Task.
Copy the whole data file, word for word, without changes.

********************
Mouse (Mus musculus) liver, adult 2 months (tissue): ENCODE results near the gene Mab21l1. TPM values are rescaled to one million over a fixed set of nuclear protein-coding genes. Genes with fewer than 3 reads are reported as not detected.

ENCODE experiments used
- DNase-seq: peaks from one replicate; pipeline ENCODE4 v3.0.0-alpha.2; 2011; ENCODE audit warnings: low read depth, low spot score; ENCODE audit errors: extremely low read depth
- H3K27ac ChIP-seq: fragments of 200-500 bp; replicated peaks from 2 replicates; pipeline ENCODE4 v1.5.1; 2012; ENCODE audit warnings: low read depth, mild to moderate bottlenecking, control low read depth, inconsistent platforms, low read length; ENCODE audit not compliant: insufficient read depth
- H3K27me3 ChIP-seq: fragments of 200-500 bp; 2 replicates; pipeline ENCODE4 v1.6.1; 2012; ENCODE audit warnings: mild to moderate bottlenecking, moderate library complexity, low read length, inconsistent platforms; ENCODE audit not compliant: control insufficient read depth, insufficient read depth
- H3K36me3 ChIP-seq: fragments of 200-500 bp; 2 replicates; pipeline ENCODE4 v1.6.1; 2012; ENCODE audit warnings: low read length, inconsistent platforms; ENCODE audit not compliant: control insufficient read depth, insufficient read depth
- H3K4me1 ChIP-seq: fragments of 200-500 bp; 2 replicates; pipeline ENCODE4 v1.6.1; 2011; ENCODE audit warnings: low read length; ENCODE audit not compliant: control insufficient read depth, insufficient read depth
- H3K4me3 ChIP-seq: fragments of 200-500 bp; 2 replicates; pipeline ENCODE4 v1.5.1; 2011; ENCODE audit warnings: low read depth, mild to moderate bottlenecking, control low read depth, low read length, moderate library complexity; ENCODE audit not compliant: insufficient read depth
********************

Mouse (Mus musculus) liver, adult 2 months (tissue): ENCODE results near the gene Mab21l1. TPM values are rescaled to one million over a fixed set of nuclear protein-coding genes. Genes with fewer than 3 reads are reported as not detected.

ENCODE experiments used
- DNase-seq: peaks from one replicate; pipeline ENCODE4 v3.0.0-alpha.2; 2011; ENCODE audit warnings: low read depth, low spot score; ENCODE audit errors: extremely low read depth
- H3K27ac ChIP-seq: fragments of 200-500 bp; replicated peaks from 2 replicates; pipeline ENCODE4 v1.5.1; 2012; ENCODE audit warnings: low read depth, mild to moderate bottlenecking, control low read depth, inconsistent platforms, low read length; ENCODE audit not compliant: insufficient read depth
- H3K27me3 ChIP-seq: fragments of 200-500 bp; 2 replicates; pipeline ENCODE4 v1.6.1; 2012; ENCODE audit warnings: mild to moderate bottlenecking, moderate library complexity, low read length, inconsistent platforms; ENCODE audit not compliant: control insufficient read depth, insufficient read depth
- H3K36me3 ChIP-seq: fragments of 200-500 bp; 2 replicates; pipeline ENCODE4 v1.6.1; 2012; ENCODE audit warnings: low read length, inconsistent platforms; ENCODE audit not compliant: control insufficient read depth, insufficient read depth
- H3K4me1 ChIP-seq: fragments of 200-500 bp; 2 replicates; pipeline ENCODE4 v1.6.1; 2011; ENCODE audit warnings: low read length; ENCODE audit not compliant: control insufficient read depth, insufficient read depth
- H3K4me3 ChIP-seq: fragments of 200-500 bp; 2 replicates; pipeline ENCODE4 v1.5.1; 2011; ENCODE audit warnings: low read depth, mild to moderate bottlenecking, control low read depth, low read length, moderate library complexity; ENCODE audit not compliant: insufficient read depth